Prime Minister Julia Gillard spent some time with our friends across the Tasman over the weekend. The Prime Minister met with her New Zealand counterpart John Key in Queenstown for the annual Australia-New Zealand Leaders’ meeting. Among other things, the meeting triggered a warning to phone companies to bring down roaming charges or face regulations and also a $3 million pledge to try to develop a vaccine for rheumatic fever.

But it is the asylum seeker and refugee conundrum which will always garner the most attention in the media and tend to dominate talks with other nations in our region. And of course this trip was no exception.

Both the Australian and New Zealand Prime Ministers’ managed to reach a new deal with regard to refugees. It was agreed between the two leaders that New Zealand will accept and resettle 150 refugees from Australia. The agreement, commencing in January 2014 will see the transfer of genuine refugees from the Australian mainland and also the offshore immigration facilities on Nauru and Manus Island.

On the face of it, the deal looks pretty ordinary, but at least like an attempt to deal with the movement of asylum seekers in the region. But it is not even close to a deal that understands the policy problem facing governments in the Asia-Pacific.

The deal fails in two key areas. First, it is an attempt to appear to be trying to do something in terms of the domestic policy situation surrounding refugee policy which is a fraught area for government. Second, it appears to be an attempt to deal with the regional nature of the asylum seeker equation which is a traditionally much more difficult part of the “solution” to reach agreement on.

Australia agreeing to send 150 refugees to New Zealand gives the appearance of acting on the domestic implications of irregular people movements. But in reality the deal will do nothing of the sort. It will not cut down the overcrowding of detention centres in Australia and our offshore facilities. The number, 150, is simply too low for that aim to ever be achieved.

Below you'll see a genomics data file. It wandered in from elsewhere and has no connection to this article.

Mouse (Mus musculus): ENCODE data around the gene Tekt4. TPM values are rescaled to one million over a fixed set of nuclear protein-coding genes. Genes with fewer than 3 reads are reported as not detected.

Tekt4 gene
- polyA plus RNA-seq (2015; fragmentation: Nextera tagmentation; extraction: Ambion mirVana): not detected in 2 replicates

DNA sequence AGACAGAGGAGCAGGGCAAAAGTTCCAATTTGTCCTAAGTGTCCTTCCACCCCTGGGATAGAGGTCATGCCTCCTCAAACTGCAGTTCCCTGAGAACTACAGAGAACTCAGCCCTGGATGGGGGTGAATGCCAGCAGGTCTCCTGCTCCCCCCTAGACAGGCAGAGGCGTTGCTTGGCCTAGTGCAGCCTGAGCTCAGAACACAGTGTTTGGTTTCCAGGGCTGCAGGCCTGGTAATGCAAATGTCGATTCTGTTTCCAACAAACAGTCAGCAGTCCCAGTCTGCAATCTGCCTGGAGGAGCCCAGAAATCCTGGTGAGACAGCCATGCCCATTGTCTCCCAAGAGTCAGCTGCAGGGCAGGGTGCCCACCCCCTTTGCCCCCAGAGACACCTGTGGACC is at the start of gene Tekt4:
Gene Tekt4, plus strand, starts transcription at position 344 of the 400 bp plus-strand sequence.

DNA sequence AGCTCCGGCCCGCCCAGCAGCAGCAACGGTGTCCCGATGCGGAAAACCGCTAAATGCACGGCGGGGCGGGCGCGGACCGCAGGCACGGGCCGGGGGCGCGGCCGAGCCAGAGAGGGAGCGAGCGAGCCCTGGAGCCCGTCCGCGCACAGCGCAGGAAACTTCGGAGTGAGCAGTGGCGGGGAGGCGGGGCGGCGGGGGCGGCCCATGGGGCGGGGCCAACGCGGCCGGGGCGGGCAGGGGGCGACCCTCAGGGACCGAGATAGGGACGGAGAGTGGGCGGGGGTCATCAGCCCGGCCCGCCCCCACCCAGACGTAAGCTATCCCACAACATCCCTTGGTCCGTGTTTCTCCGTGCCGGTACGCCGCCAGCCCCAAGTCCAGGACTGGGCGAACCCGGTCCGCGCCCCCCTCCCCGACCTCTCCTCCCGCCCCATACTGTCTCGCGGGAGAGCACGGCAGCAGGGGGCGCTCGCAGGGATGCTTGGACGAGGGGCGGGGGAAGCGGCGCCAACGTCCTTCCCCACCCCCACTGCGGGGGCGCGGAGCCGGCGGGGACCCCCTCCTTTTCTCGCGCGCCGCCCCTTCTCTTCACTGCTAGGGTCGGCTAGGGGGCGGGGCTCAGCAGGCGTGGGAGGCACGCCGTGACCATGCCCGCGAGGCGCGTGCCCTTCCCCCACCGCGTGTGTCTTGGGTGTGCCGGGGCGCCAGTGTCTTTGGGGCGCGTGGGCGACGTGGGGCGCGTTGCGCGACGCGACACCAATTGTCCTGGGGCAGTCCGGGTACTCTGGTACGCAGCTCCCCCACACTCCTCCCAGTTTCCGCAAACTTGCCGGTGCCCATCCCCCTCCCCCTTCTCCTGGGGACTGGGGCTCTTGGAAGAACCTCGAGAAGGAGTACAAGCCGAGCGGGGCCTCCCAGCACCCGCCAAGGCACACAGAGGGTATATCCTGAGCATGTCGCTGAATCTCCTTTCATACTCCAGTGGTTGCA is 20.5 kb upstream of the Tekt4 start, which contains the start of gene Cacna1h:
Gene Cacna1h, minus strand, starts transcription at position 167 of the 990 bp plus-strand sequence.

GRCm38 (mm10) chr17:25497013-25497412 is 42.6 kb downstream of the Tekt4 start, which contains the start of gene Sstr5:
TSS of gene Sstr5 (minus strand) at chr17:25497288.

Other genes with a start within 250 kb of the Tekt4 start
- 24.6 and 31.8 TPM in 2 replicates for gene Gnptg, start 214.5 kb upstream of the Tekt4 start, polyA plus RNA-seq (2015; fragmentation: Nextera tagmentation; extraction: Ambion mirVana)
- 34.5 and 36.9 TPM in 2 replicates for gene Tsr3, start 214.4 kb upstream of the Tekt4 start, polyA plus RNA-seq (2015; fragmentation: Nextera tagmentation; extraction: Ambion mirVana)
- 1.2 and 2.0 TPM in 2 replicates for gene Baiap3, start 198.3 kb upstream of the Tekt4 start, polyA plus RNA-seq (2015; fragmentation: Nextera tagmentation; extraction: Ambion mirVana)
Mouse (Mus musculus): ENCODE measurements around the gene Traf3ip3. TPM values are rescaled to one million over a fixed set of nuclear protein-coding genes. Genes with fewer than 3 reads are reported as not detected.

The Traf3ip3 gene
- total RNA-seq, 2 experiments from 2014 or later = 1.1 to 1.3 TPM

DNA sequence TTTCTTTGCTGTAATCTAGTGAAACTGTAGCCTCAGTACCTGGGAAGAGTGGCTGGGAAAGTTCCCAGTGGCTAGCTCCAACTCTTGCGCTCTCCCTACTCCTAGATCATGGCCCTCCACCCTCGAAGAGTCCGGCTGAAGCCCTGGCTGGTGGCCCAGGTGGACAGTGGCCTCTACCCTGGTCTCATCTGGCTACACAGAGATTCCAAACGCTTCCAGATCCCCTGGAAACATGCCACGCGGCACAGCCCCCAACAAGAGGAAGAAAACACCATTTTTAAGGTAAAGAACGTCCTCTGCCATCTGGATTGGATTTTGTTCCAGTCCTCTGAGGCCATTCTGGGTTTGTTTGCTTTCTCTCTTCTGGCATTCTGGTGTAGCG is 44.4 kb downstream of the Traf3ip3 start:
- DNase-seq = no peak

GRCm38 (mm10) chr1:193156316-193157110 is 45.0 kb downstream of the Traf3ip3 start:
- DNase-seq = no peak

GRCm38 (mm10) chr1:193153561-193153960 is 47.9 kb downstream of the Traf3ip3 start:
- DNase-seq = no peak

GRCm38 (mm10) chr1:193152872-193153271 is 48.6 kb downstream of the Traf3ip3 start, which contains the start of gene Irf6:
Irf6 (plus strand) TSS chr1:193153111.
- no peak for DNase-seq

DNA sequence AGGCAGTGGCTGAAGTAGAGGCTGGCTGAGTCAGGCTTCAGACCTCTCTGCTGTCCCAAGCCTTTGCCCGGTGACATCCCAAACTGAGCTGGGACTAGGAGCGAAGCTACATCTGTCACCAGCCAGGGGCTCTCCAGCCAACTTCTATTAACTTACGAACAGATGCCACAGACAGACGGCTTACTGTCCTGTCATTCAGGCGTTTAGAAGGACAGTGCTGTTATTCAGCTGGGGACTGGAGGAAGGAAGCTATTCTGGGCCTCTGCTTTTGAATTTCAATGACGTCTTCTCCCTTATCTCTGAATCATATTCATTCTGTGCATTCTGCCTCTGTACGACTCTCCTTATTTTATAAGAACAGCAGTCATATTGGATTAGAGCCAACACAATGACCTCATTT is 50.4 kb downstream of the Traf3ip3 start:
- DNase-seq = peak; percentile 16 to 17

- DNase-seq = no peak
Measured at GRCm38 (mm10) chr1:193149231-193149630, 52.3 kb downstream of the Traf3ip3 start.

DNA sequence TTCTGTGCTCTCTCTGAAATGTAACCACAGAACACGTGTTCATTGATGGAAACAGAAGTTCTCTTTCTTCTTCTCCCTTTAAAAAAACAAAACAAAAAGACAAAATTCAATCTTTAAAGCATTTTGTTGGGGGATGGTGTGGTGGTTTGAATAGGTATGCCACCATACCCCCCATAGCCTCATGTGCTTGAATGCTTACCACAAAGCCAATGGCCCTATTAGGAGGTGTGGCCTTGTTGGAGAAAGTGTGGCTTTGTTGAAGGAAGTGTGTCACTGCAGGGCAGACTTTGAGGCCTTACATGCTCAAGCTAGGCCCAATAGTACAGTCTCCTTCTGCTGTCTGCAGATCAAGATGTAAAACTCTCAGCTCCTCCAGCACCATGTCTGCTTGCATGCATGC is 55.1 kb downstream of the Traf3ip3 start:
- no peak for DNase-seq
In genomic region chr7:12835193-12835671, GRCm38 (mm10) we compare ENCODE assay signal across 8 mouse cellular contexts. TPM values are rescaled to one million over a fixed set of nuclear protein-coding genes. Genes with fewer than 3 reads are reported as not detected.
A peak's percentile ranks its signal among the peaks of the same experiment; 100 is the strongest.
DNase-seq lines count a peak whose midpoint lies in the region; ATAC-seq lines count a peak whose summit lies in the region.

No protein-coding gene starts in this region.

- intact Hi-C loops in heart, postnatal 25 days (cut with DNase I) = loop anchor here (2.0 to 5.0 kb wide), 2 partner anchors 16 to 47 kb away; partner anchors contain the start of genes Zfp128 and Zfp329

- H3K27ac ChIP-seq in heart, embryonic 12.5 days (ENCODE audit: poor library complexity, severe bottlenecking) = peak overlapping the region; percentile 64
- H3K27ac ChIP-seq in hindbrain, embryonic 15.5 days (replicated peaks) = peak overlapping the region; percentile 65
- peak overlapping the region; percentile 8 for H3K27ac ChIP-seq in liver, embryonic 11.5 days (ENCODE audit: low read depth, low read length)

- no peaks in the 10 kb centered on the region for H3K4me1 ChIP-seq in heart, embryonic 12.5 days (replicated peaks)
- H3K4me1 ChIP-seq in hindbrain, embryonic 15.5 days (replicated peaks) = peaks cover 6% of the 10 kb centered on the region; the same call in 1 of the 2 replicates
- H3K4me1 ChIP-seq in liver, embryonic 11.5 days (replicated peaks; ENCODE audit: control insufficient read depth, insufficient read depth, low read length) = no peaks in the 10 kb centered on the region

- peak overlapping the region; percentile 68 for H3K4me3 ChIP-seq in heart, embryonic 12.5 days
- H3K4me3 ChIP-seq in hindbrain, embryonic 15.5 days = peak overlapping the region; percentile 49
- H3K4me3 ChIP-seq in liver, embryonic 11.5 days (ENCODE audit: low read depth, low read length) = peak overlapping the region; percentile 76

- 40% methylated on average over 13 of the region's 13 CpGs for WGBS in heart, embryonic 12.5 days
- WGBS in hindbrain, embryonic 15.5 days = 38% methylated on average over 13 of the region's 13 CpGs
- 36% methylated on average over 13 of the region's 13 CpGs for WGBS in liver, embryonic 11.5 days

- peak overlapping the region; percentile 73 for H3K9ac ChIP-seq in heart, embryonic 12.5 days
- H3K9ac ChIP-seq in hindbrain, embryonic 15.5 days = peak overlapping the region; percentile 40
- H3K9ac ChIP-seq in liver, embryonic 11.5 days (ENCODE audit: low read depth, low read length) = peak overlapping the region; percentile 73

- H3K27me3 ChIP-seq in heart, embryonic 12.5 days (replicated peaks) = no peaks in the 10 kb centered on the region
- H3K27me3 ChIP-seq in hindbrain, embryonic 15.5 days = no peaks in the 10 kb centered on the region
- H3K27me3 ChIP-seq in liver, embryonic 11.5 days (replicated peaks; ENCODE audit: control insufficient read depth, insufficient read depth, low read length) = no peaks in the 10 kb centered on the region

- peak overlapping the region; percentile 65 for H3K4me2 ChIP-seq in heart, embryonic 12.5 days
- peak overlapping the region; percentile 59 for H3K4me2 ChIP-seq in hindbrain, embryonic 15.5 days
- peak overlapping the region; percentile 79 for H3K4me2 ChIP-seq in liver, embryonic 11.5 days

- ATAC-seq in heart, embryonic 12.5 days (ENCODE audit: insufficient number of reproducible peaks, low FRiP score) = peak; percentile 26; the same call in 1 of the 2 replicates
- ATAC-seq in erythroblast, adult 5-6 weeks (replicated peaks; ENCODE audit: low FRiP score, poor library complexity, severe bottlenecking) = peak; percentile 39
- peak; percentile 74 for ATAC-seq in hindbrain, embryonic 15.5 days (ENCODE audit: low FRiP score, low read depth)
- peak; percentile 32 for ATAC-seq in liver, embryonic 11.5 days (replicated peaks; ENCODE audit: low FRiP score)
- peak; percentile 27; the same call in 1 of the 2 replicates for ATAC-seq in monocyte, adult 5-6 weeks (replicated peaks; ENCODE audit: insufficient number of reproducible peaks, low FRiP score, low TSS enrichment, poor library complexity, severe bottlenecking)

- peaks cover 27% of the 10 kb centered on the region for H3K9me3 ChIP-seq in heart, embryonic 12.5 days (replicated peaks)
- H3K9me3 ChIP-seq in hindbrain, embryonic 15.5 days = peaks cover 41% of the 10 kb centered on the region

Voters will know that it is the performance of a political illusion. It is an attempt to appeal to the irrational fear of outsiders that a number of our politicians seem all too willing to gently prompt with their often deliberate choice of language when describing maritime arrivals. Politicians care far too much about the votes in being tough on asylum seekers. In fact they should not be tough at all – there is no crime involved, so no punishment is required.

The pact reached at the weekend also fails the regional test. The deal, involving the transfer of genuine refugees from Australia to New Zealand is given the veneer of a regional solution, but it is nothing of the sort. In fact, the only thing remotely regional about the policy is that it involves more than one country in our region.

With the deal there will be no increase in the number of genuine refugees that New Zealand takes in on an annual basis. The 150 refugees that New Zealand will accept from 2014 will be a part of their annual intake of 750. That adds nothing to the regional quota and will still see a large number of boats arriving in Australia.

A significant addition to the refugee intake in the region is what is needed. And with a number of countries in Asia not signatories to the Refugee Convention, it is discussion to get those countries onboard, and a deal with New Zealand on a quota increase which is required to do anything significant about people movement in the region. Of course Australia has recently decided to increase its humanitarian quota, but the election result will likely see it return to the previous number.

But the regional part of the policy discussion is not the only important and meaningful part of the puzzle. Even those politicians with a keen interest in the regional dynamics of the discussion are missing the point. Far too often the regional options are discussed at the expense of the international. Refugee policy is an international problem because conflict is an international problem across all regions of the world.

The agreement contains two false attempts at pursuing refugee policy in a meaningful way, both domestically and regionally. Couple that with an international failure to acknowledge and deal with the movement of people in the early stages and you can be sure we will continue to see large numbers of asylum seekers making the dangerous journey to Australia by sea.